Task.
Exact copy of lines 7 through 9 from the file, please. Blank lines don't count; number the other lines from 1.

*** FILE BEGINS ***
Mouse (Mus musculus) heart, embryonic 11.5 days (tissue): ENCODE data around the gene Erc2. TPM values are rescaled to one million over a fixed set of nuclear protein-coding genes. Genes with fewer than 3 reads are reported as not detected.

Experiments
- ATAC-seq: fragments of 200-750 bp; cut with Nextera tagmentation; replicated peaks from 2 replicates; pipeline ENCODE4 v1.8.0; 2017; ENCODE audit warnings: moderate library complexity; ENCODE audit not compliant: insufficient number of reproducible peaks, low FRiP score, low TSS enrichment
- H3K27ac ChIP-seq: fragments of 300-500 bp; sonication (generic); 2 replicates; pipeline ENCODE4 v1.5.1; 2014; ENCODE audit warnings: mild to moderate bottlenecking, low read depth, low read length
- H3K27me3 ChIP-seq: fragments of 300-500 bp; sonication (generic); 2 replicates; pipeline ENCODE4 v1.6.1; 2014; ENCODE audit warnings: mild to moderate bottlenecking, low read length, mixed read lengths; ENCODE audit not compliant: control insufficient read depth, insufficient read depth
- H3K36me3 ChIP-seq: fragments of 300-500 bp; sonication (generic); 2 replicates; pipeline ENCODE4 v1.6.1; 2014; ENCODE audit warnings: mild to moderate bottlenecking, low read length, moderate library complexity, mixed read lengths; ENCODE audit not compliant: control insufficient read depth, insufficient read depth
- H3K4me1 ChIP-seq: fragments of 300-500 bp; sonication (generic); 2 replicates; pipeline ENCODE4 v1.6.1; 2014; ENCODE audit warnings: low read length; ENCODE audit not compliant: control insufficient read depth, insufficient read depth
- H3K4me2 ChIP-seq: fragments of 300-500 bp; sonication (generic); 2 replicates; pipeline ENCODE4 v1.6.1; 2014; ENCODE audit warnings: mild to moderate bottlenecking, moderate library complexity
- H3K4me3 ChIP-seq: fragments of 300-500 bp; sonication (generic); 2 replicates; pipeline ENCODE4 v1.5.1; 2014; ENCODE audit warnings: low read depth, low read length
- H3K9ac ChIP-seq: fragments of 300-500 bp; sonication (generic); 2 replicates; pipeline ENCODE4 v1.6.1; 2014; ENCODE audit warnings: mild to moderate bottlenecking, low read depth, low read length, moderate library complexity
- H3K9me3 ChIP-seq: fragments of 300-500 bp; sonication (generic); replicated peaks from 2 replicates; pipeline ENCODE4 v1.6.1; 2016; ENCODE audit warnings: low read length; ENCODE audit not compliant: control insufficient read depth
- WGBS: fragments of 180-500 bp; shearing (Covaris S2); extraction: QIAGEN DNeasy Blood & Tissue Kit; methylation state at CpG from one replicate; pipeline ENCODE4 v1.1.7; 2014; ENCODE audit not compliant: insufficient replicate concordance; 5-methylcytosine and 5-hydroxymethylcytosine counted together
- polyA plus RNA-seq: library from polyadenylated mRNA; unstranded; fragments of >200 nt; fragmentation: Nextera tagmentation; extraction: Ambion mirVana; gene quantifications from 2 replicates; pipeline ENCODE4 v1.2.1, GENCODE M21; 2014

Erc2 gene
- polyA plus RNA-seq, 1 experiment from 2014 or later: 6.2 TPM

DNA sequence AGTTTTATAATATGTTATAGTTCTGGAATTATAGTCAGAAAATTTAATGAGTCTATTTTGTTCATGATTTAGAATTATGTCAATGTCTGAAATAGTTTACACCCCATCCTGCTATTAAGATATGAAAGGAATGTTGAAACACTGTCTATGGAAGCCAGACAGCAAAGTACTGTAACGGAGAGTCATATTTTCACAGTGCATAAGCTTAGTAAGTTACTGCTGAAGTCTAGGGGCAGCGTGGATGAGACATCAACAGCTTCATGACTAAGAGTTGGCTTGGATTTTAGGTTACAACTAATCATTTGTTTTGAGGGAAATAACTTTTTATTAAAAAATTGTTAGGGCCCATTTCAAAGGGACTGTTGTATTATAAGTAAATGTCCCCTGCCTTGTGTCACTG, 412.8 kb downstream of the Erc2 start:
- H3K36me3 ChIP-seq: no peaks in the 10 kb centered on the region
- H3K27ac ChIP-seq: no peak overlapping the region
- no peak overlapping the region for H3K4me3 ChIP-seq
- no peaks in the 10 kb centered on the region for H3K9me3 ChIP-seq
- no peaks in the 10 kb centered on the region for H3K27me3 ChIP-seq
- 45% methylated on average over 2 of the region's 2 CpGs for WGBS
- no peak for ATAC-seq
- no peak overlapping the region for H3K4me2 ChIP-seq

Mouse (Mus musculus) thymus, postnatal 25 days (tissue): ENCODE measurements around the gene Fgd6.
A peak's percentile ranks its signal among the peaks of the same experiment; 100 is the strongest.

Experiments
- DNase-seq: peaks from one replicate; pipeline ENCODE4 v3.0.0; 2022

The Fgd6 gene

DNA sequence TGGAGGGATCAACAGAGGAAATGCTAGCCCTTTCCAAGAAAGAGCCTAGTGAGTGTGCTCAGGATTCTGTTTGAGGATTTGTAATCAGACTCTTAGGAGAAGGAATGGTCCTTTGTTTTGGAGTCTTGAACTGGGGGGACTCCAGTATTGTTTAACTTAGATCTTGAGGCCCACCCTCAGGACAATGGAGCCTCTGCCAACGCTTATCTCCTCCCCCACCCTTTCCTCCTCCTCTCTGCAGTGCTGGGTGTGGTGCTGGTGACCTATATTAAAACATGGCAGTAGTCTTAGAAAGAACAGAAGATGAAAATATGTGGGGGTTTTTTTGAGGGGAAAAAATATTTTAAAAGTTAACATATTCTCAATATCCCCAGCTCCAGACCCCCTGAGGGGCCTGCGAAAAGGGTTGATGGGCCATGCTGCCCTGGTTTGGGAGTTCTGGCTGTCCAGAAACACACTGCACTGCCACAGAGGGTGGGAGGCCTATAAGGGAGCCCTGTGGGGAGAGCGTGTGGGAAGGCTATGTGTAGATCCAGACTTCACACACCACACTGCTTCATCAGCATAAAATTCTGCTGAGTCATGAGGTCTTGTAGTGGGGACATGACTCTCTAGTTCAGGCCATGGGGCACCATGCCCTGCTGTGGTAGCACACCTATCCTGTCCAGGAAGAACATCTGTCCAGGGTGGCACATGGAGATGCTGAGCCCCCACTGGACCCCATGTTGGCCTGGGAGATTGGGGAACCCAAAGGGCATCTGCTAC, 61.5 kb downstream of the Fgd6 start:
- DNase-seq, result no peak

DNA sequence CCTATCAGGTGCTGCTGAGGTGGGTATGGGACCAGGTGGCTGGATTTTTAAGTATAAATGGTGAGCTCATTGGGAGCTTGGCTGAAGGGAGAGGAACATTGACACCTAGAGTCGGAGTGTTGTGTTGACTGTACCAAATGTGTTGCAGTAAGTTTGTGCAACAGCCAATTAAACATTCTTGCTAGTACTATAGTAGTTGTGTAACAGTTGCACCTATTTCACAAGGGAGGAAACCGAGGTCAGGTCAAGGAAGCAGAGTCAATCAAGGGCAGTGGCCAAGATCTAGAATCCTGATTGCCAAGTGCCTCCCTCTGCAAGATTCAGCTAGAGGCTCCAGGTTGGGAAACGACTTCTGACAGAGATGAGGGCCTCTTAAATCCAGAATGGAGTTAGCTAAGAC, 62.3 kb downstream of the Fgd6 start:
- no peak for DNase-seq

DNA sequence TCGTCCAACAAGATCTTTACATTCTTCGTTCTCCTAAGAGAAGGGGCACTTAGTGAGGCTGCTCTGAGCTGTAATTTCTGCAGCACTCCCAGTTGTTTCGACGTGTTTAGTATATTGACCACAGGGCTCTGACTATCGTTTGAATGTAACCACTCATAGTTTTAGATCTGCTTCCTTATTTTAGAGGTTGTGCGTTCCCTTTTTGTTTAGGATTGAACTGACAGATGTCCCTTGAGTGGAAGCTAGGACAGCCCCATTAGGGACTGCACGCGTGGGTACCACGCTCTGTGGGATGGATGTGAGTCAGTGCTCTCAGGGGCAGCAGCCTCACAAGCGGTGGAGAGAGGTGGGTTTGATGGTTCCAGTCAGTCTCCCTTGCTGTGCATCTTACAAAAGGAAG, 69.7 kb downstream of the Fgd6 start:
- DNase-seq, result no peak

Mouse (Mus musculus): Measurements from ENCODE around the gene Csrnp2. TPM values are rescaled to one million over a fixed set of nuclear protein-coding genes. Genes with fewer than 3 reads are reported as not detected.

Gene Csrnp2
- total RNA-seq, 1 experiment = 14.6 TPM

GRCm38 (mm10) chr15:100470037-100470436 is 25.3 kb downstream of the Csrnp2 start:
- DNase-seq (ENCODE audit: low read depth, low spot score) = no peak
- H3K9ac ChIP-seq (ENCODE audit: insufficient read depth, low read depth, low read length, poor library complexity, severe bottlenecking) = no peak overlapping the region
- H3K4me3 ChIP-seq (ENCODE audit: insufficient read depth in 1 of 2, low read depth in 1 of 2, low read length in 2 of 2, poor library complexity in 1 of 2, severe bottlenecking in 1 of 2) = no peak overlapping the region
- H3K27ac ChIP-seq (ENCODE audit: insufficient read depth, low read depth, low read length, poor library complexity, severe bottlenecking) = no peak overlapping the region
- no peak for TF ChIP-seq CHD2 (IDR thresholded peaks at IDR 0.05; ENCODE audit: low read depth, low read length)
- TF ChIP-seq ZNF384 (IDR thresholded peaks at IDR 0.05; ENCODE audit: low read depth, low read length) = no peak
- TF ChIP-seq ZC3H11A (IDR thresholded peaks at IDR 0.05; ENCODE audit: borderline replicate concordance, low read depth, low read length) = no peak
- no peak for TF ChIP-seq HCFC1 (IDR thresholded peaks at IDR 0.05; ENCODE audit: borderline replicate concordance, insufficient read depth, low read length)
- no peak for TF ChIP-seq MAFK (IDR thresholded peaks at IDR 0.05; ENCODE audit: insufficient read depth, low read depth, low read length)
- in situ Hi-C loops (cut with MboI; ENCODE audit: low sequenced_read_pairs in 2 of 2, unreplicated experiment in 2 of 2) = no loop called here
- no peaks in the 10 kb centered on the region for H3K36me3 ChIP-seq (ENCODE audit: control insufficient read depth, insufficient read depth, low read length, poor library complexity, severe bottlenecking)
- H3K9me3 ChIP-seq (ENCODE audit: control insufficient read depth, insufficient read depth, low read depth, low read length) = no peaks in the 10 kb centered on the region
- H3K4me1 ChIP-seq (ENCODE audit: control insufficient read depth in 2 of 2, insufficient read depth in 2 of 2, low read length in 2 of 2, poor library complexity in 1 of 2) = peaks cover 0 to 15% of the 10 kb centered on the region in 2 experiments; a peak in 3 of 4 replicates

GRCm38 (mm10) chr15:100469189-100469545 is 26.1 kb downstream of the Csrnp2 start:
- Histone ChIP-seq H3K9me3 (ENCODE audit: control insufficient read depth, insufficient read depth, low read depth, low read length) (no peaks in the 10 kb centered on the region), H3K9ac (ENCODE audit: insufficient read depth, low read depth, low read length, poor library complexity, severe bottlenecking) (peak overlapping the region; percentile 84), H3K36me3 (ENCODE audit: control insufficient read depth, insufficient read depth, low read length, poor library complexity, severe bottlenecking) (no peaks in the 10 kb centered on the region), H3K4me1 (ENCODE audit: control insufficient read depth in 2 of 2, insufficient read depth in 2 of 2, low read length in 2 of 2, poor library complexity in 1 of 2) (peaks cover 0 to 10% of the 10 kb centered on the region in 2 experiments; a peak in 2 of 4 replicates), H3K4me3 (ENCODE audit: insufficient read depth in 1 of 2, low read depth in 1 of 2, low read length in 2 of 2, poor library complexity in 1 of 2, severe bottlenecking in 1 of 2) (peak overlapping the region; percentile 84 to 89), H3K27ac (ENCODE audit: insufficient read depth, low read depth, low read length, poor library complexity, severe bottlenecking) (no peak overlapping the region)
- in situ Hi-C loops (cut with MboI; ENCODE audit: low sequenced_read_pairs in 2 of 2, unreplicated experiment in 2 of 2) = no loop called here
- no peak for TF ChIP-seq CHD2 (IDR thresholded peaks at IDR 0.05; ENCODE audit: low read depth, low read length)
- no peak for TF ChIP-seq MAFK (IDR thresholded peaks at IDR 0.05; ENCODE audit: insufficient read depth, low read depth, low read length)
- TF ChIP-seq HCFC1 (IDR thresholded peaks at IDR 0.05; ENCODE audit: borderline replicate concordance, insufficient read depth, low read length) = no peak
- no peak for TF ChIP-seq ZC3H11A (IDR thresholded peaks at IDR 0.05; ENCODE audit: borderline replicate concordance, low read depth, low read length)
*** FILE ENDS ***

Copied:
- H3K4me1 ChIP-seq: fragments of 300-500 bp; sonication (generic); 2 replicates; pipeline ENCODE4 v1.6.1; 2014; ENCODE audit warnings: low read length; ENCODE audit not compliant: control insufficient read depth, insufficient read depth
- H3K4me2 ChIP-seq: fragments of 300-500 bp; sonication (generic); 2 replicates; pipeline ENCODE4 v1.6.1; 2014; ENCODE audit warnings: mild to moderate bottlenecking, moderate library complexity
- H3K4me3 ChIP-seq: fragments of 300-500 bp; sonication (generic); 2 replicates; pipeline ENCODE4 v1.5.1; 2014; ENCODE audit warnings: low read depth, low read length